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American Airlines bans spiders, hedgehogs and goats as emotional support pets
FILE - In this Jan. 20, 2011, file photo, an American Eagle jet taxis at Boston's Logan International Airport. The Transportation Department announced Monday, Nov. 14, that they are fining the regional affiliate of American Airlines $900,000 for keeping passengers cooped up on planes for over three hours in Chicago at O'Hare International Airport earlier this year. (AP Photo/Stephan Savoia, File) - photo by Herb Scribner
American Airlines announced Tuesday certain support animals will no longer be accepted on flights.

The airline released a new list of prohibited animals after a year of people bringing various support animals aboard flights.

The new list of barred animals includes spiders, hedgehogs, goats and snakes.

"We support the rights of customers, from veterans to people with disabilities, with legitimate needs for a trained service or support animal," American Airlines said in a press release, according to CNN Money. "Unfortunately, untrained animals can lead to safety issues for our team, our customers and working dogs onboard our aircraft."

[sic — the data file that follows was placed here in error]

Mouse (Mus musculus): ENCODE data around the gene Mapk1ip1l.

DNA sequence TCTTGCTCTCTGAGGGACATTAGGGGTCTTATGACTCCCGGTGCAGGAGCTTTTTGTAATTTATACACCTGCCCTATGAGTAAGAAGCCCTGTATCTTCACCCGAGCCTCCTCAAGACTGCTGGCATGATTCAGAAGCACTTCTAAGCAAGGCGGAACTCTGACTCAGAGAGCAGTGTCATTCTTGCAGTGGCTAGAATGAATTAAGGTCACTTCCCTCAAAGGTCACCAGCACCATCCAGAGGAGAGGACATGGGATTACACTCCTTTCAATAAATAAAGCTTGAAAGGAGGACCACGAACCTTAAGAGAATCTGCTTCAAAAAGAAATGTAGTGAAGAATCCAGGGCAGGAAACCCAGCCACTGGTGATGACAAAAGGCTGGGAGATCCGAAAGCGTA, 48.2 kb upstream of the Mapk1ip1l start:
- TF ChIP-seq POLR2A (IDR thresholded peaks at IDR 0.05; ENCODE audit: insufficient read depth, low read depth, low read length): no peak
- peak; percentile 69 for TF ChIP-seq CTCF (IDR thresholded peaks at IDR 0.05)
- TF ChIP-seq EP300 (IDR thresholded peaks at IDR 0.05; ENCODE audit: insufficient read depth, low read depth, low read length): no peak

The full list includes:

  • Amphibians
  • Ferrets
  • Goats
  • Hedgehogs
  • Insects
  • Reptiles
  • Rodents
  • Snakes
  • Spiders
  • Sugar gliders
  • Non-household birds (game birds, waterfowl, birds of prey)
  • Animals with tusks, horns and hooves
  • Dirty animals with odors.
According to The Huffington Post, American Airlines saw a 40 percent climb in passengers bringing support animals onboard. Delta and United both saw similar rises in such passengers.

At American, we want to have policies and procedures in place that protect our team members and our customers who have a real need for a trained service or support animal, American said in a statement.

The changes begin on June 1.

The airline will now require 48 hours notice of the support animal, along with proper documents. The airline must have the option to contact a medical professional to confirm the persons support needs.

Back in January, United Airlines denied a womans emotional support peacock from boarding a flight to Newark Liberty International Airport, the Deseret News reported.

An unidentified woman bought a second plane ticket for her peacock, which, she said, supports her emotionally. United said she couldnt bring the bird on the flight.

"This animal did not meet guidelines for a number of reasons, including its weight and size. We explained this to the customers on three separate occasions before they arrived at the airport," United said in a statement, according to Fox News.

Since then, both United and Delta require passengers to sign a form that their animal will be well-behaved. They also need a signature from a doctor to confirm that the animal is needed for emotional support.